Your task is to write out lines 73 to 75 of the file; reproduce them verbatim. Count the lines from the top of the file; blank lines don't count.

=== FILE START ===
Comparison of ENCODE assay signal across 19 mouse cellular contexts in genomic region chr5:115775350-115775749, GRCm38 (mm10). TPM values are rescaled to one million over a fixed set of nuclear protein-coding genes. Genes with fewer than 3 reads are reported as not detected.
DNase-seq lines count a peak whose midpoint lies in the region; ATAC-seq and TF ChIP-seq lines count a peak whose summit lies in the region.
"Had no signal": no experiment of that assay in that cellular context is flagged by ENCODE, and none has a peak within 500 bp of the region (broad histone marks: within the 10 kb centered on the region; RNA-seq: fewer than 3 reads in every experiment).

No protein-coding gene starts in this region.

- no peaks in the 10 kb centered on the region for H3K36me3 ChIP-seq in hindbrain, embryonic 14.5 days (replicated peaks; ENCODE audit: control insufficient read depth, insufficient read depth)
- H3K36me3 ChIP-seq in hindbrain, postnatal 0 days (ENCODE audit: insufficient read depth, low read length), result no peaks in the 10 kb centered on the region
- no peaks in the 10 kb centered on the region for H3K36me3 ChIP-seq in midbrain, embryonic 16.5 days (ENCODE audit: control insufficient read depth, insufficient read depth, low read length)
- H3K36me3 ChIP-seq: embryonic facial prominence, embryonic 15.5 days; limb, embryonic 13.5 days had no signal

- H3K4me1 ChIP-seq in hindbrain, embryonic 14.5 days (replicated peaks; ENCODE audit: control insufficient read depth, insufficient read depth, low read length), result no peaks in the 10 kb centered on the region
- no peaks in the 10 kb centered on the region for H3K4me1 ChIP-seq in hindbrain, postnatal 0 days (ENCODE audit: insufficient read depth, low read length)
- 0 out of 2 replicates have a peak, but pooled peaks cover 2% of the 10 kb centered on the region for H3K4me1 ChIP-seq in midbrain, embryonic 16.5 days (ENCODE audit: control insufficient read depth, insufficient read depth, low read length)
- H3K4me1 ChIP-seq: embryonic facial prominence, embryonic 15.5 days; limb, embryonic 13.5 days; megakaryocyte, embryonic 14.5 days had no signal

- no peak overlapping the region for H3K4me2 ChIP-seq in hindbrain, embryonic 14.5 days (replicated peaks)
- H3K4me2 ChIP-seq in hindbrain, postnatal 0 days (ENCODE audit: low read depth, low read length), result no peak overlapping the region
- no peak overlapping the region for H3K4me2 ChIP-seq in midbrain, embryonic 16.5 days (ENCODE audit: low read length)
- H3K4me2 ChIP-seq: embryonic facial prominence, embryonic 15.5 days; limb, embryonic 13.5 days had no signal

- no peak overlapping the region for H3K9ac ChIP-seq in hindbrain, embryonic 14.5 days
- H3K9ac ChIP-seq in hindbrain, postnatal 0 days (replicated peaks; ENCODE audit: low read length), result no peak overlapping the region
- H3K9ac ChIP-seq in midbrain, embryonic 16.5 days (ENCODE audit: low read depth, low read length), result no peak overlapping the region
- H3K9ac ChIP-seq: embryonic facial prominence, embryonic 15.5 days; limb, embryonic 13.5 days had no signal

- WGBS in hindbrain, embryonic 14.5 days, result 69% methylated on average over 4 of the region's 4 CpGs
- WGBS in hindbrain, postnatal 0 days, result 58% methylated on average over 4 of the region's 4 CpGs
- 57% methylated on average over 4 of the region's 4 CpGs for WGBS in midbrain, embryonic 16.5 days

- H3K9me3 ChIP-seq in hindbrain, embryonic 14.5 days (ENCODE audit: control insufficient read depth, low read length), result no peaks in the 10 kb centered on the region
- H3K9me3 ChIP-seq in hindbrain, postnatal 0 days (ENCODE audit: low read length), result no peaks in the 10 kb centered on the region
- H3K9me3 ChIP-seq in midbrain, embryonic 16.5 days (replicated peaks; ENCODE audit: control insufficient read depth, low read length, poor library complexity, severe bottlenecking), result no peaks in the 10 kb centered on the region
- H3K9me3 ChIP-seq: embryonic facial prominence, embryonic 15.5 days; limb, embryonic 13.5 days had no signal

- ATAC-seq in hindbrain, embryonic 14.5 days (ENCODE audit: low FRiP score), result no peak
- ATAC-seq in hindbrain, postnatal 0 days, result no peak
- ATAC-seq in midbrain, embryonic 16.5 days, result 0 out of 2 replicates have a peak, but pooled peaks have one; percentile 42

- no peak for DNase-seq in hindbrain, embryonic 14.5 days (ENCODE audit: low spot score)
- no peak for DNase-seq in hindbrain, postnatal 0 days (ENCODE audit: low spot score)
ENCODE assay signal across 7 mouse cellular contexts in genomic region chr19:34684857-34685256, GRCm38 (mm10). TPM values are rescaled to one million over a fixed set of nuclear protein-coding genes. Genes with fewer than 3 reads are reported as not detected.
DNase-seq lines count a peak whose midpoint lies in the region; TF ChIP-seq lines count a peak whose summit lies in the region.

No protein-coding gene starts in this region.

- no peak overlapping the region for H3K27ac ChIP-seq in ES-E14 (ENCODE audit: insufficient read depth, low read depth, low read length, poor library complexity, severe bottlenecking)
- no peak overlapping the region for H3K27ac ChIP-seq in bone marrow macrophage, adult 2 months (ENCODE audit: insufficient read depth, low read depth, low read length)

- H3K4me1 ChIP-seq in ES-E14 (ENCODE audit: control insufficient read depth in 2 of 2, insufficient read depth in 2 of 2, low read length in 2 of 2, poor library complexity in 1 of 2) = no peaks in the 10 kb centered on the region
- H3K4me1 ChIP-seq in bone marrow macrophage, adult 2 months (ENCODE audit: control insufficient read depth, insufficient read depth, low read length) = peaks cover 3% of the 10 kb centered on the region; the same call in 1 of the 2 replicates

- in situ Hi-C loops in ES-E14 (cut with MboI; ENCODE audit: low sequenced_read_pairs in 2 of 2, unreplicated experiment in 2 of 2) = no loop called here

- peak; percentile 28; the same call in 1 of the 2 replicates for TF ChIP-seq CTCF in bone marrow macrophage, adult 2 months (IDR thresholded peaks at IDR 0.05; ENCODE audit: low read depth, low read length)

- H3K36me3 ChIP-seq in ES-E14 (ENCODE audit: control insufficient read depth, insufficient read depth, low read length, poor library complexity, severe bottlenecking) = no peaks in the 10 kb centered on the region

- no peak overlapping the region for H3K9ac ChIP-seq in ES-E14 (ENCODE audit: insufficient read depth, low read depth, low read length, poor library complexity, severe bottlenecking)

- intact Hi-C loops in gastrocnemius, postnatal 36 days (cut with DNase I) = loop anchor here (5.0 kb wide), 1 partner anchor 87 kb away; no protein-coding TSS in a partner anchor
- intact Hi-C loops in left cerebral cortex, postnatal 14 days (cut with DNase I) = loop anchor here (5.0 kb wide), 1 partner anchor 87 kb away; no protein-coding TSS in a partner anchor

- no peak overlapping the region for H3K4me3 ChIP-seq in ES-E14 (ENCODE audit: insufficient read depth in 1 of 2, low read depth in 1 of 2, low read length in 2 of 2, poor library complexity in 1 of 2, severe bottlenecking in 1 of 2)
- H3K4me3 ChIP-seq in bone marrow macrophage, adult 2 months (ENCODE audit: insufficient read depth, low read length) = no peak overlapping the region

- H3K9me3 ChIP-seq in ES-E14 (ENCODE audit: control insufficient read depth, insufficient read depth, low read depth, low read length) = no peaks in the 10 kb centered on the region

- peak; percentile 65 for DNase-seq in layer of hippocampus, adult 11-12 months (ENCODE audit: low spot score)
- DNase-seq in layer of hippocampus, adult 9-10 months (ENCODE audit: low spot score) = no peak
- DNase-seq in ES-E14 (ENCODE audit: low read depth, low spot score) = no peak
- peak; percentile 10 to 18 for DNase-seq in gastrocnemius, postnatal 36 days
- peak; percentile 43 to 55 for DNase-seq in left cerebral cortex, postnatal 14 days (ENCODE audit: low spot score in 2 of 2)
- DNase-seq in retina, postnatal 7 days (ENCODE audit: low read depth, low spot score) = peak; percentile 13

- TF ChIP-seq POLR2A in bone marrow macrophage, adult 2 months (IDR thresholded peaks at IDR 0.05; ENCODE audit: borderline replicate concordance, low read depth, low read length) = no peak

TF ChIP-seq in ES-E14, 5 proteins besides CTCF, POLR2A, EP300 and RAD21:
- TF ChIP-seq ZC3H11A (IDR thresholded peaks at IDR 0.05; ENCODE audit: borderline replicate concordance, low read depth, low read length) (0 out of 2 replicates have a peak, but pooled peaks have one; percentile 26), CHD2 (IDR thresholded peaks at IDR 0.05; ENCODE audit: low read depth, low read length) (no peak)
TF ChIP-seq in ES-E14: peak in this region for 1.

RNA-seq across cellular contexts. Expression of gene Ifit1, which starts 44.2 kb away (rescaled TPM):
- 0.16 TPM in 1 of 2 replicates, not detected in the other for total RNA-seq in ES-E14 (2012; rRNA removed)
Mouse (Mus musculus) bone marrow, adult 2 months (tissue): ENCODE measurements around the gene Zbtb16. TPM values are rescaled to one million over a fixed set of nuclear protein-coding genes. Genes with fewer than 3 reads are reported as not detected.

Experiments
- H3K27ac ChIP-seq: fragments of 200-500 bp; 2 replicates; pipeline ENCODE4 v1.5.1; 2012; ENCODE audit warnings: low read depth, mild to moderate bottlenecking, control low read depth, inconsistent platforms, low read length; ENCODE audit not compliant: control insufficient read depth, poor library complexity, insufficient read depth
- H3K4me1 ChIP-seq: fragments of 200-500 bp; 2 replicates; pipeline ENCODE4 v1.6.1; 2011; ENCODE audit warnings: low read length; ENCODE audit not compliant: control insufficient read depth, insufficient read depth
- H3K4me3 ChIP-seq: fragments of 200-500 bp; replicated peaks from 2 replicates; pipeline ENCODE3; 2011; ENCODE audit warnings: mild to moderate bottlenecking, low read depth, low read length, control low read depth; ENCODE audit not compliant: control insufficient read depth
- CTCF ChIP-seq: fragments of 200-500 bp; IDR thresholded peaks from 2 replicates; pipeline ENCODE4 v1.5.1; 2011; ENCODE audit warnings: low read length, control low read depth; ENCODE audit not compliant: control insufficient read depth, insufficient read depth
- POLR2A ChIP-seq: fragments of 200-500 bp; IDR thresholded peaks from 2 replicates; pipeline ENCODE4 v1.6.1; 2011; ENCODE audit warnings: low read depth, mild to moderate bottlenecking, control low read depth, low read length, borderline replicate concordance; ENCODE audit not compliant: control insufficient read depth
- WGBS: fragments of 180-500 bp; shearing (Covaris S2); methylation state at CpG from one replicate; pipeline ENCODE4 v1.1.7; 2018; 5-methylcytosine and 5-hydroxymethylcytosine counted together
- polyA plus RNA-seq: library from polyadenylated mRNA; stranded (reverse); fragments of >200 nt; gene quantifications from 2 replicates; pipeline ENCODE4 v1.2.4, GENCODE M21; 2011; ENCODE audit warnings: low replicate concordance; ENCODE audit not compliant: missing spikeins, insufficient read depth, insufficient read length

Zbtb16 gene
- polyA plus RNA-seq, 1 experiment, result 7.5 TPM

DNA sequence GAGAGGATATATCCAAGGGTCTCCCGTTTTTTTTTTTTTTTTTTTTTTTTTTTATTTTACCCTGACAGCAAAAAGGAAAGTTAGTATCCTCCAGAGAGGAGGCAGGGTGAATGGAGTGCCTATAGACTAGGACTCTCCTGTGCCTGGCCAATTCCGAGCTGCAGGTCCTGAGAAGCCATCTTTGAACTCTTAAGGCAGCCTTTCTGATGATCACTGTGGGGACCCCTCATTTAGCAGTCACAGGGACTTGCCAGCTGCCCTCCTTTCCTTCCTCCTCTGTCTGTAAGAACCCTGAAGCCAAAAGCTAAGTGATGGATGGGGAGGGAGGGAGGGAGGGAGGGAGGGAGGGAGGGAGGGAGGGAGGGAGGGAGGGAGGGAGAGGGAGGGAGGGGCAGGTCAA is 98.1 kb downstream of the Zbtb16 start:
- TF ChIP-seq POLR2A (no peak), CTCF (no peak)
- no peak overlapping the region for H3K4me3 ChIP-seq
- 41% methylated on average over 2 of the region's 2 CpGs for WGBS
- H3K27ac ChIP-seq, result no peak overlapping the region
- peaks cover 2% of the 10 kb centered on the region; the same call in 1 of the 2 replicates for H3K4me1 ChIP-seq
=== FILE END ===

- TF ChIP-seq POLR2A (no peak), CTCF (no peak)
- no peak overlapping the region for H3K4me3 ChIP-seq
- 41% methylated on average over 2 of the region's 2 CpGs for WGBS